.
2015
;
24
(
10
):
608
610
.
4
Shanafelt
TD
,
Noseworthy
JH
.
Executive leadership and physician well-being: nine organizational strategies to promote engagement and reduce burnout
.
Mayo Clin Proc
.
2017
;
92
(
1
):
129
146
.
5
Shanafelt
T
,
Goh
J
,
Sinsky
C
.
The business case for investing in physician well-being
.
JAMA Intern Med
.
2017
;
177
(
12
):
1826
1832
.
6
Poncet
MC
,
Toullic
P
,
Papazian
L
, et al
.
Burnout syndrome in critical care nursing staff
.
Am J Respir Crit Care Med
.
2007
;
175
(
7
):
698
704
.
7
Rushton
CH
,
Batcheller
J
,
Schroeder
K
,
Donohue
P
.
Burnout and resilience among nurses practicing in high-intensity settings
.
Am J Crit Care
.
2015
;
24
(
5
):
412
420
.
8
Epp
K
.
Burnout in critical care nurses: a literature review
.
Dynamics
.
2012
;
23
(
4
):
25
31
.
9
See
KC
,
Zhao
MY
,
Nakataki
E
, et al;
SABA Study Investigators and the Asian Critical Care Clinical Trials Group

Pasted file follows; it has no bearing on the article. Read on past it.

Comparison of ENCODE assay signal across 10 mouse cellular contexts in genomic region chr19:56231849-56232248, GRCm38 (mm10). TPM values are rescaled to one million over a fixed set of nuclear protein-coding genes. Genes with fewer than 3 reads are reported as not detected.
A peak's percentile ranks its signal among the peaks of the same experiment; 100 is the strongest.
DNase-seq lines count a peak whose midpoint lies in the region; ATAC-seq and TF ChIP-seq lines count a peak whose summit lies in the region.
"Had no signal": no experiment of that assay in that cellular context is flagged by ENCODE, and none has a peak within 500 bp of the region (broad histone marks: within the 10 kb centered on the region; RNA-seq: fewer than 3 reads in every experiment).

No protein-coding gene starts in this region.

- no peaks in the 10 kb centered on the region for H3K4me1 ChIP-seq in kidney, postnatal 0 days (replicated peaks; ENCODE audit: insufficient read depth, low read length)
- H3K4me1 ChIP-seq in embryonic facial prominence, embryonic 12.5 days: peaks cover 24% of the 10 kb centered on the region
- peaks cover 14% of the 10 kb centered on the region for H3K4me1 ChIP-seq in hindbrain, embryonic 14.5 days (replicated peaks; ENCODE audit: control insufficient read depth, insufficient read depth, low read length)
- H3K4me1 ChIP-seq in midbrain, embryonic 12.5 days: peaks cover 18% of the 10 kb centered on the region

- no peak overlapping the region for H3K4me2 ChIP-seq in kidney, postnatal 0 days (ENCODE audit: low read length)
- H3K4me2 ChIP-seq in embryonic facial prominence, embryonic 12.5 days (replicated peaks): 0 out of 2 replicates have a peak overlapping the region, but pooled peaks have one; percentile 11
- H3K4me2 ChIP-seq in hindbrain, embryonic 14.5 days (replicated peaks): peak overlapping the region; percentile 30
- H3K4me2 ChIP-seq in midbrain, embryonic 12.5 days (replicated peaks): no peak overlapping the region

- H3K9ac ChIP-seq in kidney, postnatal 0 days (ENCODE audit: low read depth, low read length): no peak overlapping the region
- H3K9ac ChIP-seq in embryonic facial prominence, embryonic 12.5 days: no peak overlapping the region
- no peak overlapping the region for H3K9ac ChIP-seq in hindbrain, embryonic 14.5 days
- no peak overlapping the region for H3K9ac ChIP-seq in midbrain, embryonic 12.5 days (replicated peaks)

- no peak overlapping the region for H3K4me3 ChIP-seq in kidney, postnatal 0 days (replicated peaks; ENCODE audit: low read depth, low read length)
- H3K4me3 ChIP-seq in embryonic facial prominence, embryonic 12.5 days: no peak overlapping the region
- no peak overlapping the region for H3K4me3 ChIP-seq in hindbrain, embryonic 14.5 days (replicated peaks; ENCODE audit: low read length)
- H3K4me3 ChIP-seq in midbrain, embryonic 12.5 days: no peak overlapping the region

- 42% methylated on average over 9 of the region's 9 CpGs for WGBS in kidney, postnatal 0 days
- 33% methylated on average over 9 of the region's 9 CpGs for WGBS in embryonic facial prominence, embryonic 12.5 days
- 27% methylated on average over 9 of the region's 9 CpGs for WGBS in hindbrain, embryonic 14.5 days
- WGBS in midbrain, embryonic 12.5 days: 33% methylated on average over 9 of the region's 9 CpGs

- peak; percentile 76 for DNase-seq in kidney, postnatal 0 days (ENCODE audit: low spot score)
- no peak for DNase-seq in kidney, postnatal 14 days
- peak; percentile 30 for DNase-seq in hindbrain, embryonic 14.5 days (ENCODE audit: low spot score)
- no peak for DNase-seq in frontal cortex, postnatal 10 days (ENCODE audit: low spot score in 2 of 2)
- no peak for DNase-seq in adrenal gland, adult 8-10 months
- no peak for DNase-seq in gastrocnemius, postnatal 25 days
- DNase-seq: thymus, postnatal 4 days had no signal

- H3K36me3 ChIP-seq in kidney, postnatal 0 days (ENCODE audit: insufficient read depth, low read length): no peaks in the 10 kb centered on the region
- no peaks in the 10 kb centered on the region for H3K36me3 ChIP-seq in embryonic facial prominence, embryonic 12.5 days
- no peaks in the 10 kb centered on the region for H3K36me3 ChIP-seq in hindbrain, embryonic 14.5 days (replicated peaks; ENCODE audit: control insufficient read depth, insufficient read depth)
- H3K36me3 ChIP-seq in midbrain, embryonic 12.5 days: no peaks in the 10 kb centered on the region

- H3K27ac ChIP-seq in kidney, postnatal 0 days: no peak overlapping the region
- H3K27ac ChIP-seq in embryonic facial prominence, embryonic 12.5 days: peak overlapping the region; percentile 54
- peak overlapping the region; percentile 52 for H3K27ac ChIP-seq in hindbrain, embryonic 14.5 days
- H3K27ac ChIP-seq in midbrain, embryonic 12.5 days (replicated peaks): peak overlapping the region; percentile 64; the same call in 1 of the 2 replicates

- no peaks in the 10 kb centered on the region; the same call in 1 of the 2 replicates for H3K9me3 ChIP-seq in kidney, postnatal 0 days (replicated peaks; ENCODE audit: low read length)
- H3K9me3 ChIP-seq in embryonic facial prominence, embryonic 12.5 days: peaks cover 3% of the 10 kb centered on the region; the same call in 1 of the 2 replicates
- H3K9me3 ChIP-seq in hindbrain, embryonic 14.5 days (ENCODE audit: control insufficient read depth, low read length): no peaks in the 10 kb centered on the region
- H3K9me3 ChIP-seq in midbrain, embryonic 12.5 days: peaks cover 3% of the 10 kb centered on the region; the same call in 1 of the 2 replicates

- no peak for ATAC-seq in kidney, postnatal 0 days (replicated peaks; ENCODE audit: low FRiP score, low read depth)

.
Professional burnout among physicians and nurses in Asian intensive care units: a multinational survey
.
Intensive Care Med
.
2018
;
44
(
12
):
2079
2090
.
10
Filho
FA
,
Rodrigues
MCS
,
Cimiotti
JP
.
Burnout in Brazilian intensive care units: a comparison of nurses and nurse technicians
.
AACN Adv Crit Care
.
2019
;
30
(
1
):
16
21
.
11
Tawfik
DS
,
Scheid
A
,
Profit
J
, et al
.
Evidence relating health care provider burnout and quality of care: a systematic review and meta-analysis
.
Ann Intern Med
.
2019
;
171
(
8
):
555
567
.
12
Welp
A
,
Meier
LL
,
Manser
T
.
Emotional exhaustion and workload predict clinician-rated and objective patient safety
.
Front Psychol
.
2015
;
5
:
1573
.
13
Stehman
CR
,
Testo
Z
,
Gershaw
RS
,
Kellogg
AR
.
Burnout, drop out, suicide: physician loss in emergency medicine, part I
.
West J Emerg Med
.
2019
;
20
(
3
):
485
494
.
14
Hyman
SA
,
Shotwell
MS
,
Michaels
DR
, et al
.
A survey evaluating burnout, health status, depression, reported alcohol and substance use, and social support of anesthesiologists
.
Anesth Analg
.
2017
;
125
(
6
):
2009
2018
.
15
Molodynski
A
,